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Essay Contest

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2nd Place - Lydia Massey of Charlotte, NC ($500)

BEING A PRACTICE MANAGER

photo of Lydia Massey

Being a practice manager is sort of like being part of a small group of people who are spread out all over the place. In a physician's practice you have the "staff" side of things and the "physician" side of things. And you can be caught somewhere in the middle, feeling like sometimes you have nobody on your side. This can feel very lonely. As a manager you exhibit superior levels of professionalism, which can sometimes lead people to believe that it might be difficult to build a relationship with you or to get to know you personally. It feels like you have to keep some distance between you and others in the practice. This is where you strive to create a balance of getting to know people in the workplace and in showing concern about situations. You lead as a coach and at times have to counsel others. By the end of the day, mentally you can feel drained, without even mentioning the various tasks you handled as part of you own workload.

In practice management there is a need to consult your peers, or at least be able to reach out to someone who "walks in your shoes." Without this support you might believe that you are the only practice that can't locate someone's medical record, have to calm an angry physician or let someone go for poor performance issues after spending countless hours counseling an employee who is doomed to fail. You may even have physicians telling you that your practice is the only practice that loses charts. Well, if you are not on an EMR or EHR there will be times where you just can't put your hands on that paper chart.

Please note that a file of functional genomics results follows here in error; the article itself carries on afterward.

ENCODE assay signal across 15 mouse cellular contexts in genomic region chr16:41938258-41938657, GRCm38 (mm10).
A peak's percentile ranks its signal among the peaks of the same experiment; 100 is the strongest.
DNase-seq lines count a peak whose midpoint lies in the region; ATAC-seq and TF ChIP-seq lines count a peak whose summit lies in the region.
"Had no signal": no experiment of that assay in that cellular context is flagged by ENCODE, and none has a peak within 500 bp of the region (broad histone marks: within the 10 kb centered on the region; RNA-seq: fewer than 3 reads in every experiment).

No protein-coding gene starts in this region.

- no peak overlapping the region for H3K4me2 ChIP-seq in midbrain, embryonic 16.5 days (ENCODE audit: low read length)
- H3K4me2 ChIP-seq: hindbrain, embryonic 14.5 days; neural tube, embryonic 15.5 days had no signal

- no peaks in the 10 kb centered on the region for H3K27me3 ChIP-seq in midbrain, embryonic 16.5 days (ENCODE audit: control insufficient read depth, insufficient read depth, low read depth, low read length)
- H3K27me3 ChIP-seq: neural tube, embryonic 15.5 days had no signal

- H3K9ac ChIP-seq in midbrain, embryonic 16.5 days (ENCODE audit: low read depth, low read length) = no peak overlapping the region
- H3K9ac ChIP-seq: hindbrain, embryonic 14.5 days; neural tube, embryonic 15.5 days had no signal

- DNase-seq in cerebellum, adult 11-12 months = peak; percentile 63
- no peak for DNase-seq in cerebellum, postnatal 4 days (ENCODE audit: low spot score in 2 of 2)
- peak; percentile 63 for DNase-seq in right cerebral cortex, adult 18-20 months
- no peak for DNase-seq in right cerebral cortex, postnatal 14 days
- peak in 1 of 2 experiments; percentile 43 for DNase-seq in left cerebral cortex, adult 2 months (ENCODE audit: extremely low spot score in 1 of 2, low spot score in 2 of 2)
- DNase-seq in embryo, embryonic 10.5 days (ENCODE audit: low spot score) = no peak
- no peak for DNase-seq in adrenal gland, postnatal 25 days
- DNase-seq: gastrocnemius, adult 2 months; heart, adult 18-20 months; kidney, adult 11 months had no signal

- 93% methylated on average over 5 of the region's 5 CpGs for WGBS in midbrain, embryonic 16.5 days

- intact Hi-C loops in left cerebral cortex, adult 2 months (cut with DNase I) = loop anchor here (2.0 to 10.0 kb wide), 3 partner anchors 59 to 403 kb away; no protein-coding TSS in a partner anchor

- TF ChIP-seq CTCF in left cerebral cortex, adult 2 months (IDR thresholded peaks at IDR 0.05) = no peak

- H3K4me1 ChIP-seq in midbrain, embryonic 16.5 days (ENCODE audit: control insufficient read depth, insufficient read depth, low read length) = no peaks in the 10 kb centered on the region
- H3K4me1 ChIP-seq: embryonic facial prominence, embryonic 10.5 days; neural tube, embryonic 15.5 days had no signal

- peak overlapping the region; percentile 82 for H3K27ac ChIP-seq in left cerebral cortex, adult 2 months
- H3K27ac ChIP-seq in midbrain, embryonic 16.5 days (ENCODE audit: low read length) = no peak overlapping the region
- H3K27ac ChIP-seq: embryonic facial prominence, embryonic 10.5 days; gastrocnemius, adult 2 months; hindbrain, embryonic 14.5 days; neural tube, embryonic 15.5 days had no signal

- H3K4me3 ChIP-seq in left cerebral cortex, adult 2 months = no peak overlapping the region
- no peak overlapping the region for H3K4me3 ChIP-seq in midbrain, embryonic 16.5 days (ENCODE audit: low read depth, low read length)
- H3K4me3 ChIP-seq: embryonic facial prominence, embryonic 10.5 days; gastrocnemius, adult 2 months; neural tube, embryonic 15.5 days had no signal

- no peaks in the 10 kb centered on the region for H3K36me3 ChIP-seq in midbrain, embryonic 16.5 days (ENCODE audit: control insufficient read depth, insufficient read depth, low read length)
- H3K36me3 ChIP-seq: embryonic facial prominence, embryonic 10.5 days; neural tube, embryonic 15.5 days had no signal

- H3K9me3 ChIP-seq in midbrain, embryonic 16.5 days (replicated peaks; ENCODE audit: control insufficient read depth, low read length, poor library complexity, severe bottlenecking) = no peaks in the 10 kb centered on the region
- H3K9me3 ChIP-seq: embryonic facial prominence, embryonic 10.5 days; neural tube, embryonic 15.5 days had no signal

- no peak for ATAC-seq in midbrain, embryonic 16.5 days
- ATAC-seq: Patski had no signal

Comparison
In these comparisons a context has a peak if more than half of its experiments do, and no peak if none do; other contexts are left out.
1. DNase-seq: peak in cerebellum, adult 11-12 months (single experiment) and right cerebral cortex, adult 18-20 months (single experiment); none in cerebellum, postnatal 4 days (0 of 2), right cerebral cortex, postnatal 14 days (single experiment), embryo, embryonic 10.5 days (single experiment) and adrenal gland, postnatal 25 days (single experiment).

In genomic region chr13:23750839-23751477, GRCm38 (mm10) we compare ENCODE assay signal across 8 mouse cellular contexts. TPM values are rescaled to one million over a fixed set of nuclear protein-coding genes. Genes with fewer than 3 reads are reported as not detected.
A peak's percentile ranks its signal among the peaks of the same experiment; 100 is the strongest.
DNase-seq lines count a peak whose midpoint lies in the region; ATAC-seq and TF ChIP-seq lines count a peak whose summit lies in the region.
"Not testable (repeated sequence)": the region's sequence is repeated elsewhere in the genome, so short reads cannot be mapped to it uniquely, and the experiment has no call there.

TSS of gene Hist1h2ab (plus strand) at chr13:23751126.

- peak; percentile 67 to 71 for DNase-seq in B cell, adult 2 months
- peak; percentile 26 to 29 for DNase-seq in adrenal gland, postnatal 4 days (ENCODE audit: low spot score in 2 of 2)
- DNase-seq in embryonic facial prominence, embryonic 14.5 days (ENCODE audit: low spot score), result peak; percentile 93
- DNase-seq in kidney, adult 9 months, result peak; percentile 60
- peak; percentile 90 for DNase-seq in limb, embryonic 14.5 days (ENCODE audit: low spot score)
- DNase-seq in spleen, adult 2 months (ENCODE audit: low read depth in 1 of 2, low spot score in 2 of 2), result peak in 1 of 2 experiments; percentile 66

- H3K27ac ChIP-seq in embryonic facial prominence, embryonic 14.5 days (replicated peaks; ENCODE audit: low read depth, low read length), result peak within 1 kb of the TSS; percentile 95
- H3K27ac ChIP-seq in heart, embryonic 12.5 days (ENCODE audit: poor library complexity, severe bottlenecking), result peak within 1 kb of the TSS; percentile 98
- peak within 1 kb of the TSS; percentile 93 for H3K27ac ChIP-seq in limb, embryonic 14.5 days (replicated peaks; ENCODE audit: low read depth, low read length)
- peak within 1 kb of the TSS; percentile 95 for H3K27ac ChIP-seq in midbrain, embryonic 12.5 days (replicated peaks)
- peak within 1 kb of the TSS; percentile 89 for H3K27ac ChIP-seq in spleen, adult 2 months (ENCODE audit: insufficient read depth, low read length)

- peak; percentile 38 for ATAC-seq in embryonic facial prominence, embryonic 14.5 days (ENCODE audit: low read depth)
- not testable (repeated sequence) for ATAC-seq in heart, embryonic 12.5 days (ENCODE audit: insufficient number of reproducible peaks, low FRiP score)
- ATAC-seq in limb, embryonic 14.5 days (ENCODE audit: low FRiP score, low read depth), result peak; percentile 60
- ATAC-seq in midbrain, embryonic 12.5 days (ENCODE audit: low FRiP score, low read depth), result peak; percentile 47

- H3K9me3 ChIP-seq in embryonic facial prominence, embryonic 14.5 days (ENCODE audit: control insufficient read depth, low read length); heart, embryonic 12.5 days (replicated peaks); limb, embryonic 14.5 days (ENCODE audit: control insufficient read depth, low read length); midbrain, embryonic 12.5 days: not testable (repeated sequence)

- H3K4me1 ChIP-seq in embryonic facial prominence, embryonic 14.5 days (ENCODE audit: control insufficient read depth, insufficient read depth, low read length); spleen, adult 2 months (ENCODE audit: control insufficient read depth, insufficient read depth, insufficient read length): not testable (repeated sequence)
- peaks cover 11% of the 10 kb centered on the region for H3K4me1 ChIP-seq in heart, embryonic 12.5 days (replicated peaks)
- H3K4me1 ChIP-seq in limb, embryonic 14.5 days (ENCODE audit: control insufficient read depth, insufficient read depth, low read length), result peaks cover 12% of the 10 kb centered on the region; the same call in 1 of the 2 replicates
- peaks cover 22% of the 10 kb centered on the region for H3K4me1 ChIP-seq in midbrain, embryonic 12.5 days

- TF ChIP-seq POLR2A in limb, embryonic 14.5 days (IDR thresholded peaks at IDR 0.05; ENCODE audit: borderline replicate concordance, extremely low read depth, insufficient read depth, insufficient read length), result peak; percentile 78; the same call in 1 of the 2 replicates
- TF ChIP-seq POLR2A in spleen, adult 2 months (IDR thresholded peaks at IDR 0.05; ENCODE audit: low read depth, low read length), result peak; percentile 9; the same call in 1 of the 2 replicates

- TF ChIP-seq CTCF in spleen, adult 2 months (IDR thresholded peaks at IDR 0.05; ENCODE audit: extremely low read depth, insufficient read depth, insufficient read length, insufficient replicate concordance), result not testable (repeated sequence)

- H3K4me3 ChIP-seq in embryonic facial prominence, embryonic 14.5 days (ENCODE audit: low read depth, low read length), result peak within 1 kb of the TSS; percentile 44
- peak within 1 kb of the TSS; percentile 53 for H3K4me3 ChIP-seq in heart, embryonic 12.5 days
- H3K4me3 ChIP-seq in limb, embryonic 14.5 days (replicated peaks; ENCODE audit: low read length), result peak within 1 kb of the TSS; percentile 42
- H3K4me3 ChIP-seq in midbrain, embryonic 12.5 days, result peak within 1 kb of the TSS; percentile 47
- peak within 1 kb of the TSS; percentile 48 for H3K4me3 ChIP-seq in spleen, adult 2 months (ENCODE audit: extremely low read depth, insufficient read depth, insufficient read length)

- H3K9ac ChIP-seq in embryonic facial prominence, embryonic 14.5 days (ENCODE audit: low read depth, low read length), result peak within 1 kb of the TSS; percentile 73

Above is what I've experienced since I became a practice manager about 10 years ago. Prior to my current position, I managed a non-physician department in a healthcare facility. Most people in the department served in a similar role and had comparative educational and career backgrounds. Because there were no physicians in the department, all staff accepted direction from me, with no questions asked. We were a happy group and a close group. I did not feel lonely or feel the need to seek support from my peers. In my current position, what I just described isn't the case. When I learned about PAHCOM I became very curious to find out more about the local chapter. I was invited to attend a meeting and heard that the lunch was going to be ordered from a German restaurant that I love so I accepted the invitation. That was several years ago and I've been going to these meetings consistently since then. I joined PAHCOM shortly after the first meeting I attended.

My own experience in being a member of PAHCOM has been extremely rewarding. I get to interact with my peers (people in my shoes) frequently. I find much relief mentally after having discussions with people like me. In addition, I've gained valuable information and feedback from other managers. No more time spent on "reinventing the wheel." I can reach out to another PAHCOM Member to seek advice and feel comfortable doing so at any time. Our local chapter meets once each month and these sessions have provided me with a lot of knowledge on various topics. There has been a tremendous bond formed among me and many. I no longer feel alone.


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